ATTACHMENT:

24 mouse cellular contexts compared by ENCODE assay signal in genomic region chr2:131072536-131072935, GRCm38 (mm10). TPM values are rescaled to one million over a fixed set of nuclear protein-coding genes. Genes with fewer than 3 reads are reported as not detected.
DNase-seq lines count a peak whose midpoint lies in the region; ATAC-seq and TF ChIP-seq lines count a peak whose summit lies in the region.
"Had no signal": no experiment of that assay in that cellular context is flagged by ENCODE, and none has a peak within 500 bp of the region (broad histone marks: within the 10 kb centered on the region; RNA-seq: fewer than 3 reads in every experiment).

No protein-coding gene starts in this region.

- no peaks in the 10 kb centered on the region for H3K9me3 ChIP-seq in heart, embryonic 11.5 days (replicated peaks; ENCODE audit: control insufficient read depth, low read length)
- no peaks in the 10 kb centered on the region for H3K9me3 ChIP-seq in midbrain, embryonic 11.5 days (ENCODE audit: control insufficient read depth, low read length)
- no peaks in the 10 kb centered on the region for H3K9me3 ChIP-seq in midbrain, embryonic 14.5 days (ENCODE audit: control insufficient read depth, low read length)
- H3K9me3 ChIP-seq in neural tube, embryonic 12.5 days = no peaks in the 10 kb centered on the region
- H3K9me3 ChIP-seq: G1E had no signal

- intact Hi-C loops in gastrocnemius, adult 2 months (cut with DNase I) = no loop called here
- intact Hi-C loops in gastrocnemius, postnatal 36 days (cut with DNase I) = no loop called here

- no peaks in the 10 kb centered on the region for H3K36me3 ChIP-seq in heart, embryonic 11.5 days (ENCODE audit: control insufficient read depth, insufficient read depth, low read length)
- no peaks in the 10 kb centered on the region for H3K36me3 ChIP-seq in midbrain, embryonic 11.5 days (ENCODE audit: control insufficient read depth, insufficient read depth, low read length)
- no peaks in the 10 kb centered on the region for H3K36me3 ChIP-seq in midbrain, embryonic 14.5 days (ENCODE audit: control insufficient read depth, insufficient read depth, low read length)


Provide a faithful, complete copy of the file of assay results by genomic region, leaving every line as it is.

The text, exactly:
24 mouse cellular contexts compared by ENCODE assay signal in genomic region chr2:131072536-131072935, GRCm38 (mm10). TPM values are rescaled to one million over a fixed set of nuclear protein-coding genes. Genes with fewer than 3 reads are reported as not detected.
DNase-seq lines count a peak whose midpoint lies in the region; ATAC-seq and TF ChIP-seq lines count a peak whose summit lies in the region.
"Had no signal": no experiment of that assay in that cellular context is flagged by ENCODE, and none has a peak within 500 bp of the region (broad histone marks: within the 10 kb centered on the region; RNA-seq: fewer than 3 reads in every experiment).

No protein-coding gene starts in this region.

- no peaks in the 10 kb centered on the region for H3K9me3 ChIP-seq in heart, embryonic 11.5 days (replicated peaks; ENCODE audit: control insufficient read depth, low read length)
- no peaks in the 10 kb centered on the region for H3K9me3 ChIP-seq in midbrain, embryonic 11.5 days (ENCODE audit: control insufficient read depth, low read length)
- no peaks in the 10 kb centered on the region for H3K9me3 ChIP-seq in midbrain, embryonic 14.5 days (ENCODE audit: control insufficient read depth, low read length)
- H3K9me3 ChIP-seq in neural tube, embryonic 12.5 days = no peaks in the 10 kb centered on the region
- H3K9me3 ChIP-seq: G1E had no signal

- intact Hi-C loops in gastrocnemius, adult 2 months (cut with DNase I) = no loop called here
- intact Hi-C loops in gastrocnemius, postnatal 36 days (cut with DNase I) = no loop called here

- no peaks in the 10 kb centered on the region for H3K36me3 ChIP-seq in heart, embryonic 11.5 days (ENCODE audit: control insufficient read depth, insufficient read depth, low read length)
- no peaks in the 10 kb centered on the region for H3K36me3 ChIP-seq in midbrain, embryonic 11.5 days (ENCODE audit: control insufficient read depth, insufficient read depth, low read length)
- no peaks in the 10 kb centered on the region for H3K36me3 ChIP-seq in midbrain, embryonic 14.5 days (ENCODE audit: control insufficient read depth, insufficient read depth, low read length)